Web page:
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18 April 2012

Distant Rain and Shaun Tan's 'Tales from Outer Suburbia'

Tim Hansen Image: Tim Hansen  
© Nina Roberts

In 2008, I bought a copy of Australian children's author and illustrator Shaun Tan's latest series of short stories, Tales from Outer Suburbia. I, like many people, had been a fan of Shaun Tan's work for years. The author from Perth has a real gift for bittersweet storytelling, accompanied by bizarre yet comforting illustrations, and his work has rightfully been lauded as powerful, unique, and universal.

Tales from Outer Suburbia was just as awesome as his previous works, but one work in particular struck a real chord with me. Distant Rain poses a hypothetical situation in which the amateur poems that we all write down but never show anyone find their way out into the world. Unseen, they conglomerate in secret and form a ball, which grows larger and larger, before eventually taking up into the air and floating above the city. This beautiful tale asks the reader, 'why are we inclined to be embarrassed by our own creativity?', an issue that I think is particularly relevant in Australia, and one that I personally struggled with for many years in my early days as a composer. Anyway, ever since I read this story I've been determined to create a theatrical performance based on its message.

When I first moved to New York in 2010, I decided that this was the time to do it, and planned to adapt Distant Rain into a fifteen-minute choral work. I contacted Tan's agent and was granted permission to do so, but much like the ball of poetry in the story, the work took on a life of its own, and now, almost two years after I first started work on this project, the piece has developed into an hour-long chamber opera for four voices.

The final piece features four narrator-type 'everyman' characters, who are both part of the world of the opera and separate from it. The piece is broken into six parts of various lengths and styles. Part I, 'Have you…' sets the backdrop against which the core question is posed - what happens to all the poetry that people write that they never show anyone? The texture is unsettled and shifts constantly, a device I intended to evoke the sensation of hundreds of millions of people around the world busily composing poems that they'll never show another soul.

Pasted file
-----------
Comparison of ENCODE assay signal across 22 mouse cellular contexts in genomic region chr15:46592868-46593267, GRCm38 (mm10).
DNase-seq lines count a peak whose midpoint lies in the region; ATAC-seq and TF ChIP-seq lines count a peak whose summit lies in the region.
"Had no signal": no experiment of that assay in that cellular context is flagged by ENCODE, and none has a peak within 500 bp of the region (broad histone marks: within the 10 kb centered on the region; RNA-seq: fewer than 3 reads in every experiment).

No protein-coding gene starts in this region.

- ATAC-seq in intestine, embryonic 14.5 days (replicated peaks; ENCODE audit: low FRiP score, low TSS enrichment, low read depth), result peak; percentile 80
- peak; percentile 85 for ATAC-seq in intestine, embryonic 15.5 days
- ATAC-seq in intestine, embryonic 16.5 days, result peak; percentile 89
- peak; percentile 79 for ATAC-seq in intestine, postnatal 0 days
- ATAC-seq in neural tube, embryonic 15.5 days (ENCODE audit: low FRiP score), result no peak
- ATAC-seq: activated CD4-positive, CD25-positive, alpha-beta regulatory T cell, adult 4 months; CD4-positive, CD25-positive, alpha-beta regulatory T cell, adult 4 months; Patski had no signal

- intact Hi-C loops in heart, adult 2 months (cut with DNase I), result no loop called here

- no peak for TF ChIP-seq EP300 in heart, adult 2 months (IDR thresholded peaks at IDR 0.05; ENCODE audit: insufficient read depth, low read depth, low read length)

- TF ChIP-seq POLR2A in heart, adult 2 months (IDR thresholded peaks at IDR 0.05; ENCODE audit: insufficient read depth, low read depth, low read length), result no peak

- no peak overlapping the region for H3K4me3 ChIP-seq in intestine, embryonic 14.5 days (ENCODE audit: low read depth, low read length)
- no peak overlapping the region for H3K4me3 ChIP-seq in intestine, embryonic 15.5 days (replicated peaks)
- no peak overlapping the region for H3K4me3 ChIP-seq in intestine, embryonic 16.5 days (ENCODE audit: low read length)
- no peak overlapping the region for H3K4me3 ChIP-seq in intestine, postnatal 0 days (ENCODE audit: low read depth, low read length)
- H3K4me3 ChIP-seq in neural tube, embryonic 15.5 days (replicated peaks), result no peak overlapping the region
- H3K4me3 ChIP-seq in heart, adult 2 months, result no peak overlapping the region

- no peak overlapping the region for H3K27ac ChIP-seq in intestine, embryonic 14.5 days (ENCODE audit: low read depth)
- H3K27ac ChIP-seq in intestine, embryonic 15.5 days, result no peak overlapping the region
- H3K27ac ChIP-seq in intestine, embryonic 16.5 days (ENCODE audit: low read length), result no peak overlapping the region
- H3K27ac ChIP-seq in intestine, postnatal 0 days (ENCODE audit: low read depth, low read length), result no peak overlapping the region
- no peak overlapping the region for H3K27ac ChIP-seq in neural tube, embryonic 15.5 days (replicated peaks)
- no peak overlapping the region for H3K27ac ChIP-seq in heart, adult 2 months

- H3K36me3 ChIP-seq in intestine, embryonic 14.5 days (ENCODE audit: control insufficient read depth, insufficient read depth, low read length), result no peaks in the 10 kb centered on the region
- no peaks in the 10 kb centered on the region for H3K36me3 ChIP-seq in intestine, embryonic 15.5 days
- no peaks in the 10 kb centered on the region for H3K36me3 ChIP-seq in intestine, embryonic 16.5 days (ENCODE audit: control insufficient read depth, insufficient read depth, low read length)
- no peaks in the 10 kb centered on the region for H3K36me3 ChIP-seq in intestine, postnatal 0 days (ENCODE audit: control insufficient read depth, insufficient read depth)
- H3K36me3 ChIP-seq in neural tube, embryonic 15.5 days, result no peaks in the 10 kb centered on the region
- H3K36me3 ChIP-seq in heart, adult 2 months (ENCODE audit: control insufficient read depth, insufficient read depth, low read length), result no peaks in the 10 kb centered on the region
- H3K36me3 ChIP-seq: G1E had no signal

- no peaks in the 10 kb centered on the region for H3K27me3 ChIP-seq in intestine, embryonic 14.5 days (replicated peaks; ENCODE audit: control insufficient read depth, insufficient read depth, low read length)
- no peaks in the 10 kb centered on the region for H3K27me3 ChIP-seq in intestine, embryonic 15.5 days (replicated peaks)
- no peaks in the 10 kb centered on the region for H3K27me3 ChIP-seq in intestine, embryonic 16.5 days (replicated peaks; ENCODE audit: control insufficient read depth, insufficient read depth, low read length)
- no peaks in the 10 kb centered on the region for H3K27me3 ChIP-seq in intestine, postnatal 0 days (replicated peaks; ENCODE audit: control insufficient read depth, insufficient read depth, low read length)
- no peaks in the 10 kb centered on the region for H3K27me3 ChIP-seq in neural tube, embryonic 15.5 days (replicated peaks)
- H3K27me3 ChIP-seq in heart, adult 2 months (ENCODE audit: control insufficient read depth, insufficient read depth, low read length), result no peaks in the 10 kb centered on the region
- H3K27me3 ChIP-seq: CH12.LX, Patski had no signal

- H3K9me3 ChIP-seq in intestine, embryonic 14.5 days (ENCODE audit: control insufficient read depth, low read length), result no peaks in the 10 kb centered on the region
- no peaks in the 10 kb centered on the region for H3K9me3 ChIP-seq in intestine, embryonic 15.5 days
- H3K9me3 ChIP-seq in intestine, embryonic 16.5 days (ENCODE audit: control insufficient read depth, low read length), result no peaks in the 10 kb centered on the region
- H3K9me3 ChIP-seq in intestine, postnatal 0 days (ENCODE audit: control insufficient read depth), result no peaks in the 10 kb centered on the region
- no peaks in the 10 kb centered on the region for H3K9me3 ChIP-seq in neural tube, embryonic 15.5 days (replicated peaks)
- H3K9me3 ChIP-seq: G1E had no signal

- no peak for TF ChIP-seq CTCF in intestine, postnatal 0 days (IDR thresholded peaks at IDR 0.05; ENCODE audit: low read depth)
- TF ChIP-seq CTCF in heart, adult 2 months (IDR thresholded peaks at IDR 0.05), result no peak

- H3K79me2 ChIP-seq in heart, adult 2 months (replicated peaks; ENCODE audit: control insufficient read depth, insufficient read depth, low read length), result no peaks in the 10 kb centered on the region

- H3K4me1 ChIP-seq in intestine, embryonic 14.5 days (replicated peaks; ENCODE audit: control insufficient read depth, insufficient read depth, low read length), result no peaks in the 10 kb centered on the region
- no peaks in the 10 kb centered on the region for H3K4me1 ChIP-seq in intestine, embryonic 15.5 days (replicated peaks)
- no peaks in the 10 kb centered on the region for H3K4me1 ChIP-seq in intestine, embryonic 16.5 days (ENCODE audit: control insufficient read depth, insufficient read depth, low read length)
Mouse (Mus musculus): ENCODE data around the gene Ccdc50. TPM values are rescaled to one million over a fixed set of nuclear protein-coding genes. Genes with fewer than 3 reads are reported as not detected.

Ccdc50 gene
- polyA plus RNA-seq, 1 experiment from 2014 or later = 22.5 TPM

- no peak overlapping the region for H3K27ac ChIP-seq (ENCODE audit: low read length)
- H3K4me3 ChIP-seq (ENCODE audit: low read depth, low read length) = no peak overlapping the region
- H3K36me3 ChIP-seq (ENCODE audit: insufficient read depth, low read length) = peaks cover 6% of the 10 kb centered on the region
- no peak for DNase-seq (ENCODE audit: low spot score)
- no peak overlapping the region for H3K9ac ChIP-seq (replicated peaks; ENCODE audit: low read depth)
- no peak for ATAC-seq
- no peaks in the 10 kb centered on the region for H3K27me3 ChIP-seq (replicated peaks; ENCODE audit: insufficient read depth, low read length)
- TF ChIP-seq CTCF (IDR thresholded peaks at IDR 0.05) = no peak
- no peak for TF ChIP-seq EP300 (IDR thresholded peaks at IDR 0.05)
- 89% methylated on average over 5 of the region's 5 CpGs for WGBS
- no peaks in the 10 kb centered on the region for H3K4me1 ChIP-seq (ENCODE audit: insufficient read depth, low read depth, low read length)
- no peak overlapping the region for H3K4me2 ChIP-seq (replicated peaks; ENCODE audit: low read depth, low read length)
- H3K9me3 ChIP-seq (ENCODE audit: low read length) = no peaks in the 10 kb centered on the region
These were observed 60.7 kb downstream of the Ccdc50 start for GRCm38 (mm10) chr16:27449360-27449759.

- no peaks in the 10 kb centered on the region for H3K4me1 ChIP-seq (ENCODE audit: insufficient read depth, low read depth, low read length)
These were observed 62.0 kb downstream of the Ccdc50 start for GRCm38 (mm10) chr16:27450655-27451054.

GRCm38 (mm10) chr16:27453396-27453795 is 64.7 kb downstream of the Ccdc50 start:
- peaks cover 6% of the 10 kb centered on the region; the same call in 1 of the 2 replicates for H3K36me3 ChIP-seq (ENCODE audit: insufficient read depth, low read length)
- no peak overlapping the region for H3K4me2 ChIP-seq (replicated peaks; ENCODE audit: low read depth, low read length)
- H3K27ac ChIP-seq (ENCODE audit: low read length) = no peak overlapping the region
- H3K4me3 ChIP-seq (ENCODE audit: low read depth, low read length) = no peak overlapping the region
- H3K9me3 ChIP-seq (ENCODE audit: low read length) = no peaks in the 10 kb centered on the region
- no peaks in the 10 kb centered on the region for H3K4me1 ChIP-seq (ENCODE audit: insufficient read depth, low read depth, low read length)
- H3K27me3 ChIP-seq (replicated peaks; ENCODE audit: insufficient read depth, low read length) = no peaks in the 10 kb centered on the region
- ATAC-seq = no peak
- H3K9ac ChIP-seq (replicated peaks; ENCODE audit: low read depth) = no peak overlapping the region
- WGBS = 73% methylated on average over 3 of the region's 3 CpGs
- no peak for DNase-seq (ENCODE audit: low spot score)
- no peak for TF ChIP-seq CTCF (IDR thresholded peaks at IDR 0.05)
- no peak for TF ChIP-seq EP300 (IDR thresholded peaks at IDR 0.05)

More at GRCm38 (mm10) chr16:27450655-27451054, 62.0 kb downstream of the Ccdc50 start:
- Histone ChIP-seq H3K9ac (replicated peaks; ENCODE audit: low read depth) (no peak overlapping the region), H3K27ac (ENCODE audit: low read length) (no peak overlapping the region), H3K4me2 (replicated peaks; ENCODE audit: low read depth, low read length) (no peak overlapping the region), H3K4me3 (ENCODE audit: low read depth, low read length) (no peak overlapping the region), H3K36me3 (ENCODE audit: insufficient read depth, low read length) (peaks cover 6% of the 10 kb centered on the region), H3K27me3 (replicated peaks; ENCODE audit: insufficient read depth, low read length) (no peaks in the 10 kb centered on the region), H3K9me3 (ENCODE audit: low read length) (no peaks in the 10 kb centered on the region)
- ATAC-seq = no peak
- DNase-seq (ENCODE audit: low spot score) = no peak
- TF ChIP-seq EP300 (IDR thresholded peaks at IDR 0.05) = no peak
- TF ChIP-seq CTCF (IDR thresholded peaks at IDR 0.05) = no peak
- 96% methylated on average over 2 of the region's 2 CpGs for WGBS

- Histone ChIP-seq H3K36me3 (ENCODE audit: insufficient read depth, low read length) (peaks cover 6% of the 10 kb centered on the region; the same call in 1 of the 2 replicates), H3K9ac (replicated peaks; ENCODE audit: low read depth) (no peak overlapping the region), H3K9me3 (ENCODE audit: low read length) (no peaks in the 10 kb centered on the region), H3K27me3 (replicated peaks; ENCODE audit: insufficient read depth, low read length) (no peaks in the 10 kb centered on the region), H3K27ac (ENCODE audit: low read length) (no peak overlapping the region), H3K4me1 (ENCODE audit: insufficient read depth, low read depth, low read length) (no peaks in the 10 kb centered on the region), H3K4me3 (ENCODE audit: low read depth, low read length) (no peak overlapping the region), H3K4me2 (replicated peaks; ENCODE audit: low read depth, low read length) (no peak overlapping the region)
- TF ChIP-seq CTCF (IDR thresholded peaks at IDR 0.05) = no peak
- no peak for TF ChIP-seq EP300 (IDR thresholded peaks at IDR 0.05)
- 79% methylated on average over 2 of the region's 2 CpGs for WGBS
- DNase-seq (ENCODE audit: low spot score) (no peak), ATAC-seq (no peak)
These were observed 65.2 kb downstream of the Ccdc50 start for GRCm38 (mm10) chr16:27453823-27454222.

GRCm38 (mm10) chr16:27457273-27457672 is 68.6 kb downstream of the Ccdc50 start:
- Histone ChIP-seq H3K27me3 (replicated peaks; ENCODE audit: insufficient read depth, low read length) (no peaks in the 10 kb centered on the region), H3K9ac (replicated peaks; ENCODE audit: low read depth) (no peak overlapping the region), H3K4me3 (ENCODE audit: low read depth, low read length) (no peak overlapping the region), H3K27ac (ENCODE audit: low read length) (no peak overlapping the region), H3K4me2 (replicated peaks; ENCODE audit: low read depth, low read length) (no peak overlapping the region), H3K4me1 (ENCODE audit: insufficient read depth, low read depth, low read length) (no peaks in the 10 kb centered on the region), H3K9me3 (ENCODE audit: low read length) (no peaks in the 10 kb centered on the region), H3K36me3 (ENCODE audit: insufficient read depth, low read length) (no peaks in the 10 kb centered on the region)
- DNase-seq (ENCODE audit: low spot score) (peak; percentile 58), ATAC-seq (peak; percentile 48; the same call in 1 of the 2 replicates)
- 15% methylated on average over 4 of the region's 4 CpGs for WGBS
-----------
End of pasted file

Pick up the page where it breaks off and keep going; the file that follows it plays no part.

Part II, 'Suburbia', is a lilting sea shanty, which is appropriate as the four narrators climb onto a boat and sail into the heart of the city. In part III, 'Rare Occasions', the roar of the city slams into life, but amidst the noise and chaos the narrators bring our attention down to a tiny, secret place where something amazing takes place.

Part IV, 'Unknown to Science', describes the growth of the ball, from two tiny scraps of paper coming together right up to the formation of the enormous ball of poetry, climaxing in the ball taking flight above the city. It floats weightlessly in Part V, 'Driftwood', and in Part VI, 'One Morning', the narrators describe the joyful confusion in the city the morning after the poetry ball has formed and is discovered.

The imagery in Tan's original work is so powerful that it seemed a crime not to extend the work out into a longer piece, and it has certainly been one of the most satisfying projects I've ever worked on. I'm thrilled to announce that on May 14, Distant Rain will have a 'stools and stands' premiere at the Provincetown Playhouse in New York. Even more exciting, the work will be led by the amazing Toby Twining and accompanied by brilliant pianist David Broome. The concert is completely free, and if you're in town, I would love to see you there.

AMC resources

All event details - AMC Calendar (14 May at 8pm, Province Playhouse, NY)
Tim Hansen - AMC profile
'Capturing colour - the Red Tree' - an article on Resonate about a collaboration between Shaun Tan, Michael Yezerski, Richard Tognetti, the Gondwana Voices and the ACO (14 July 2008)

Further links

Shaun Tan - homepage

Subjects discussed by this article:

Timothy Hansen is a composer, music director, and youth-arts tutor who has been engaged by a diverse range of companies and individuals to create new works for theatre and music. He is currently based in New York.


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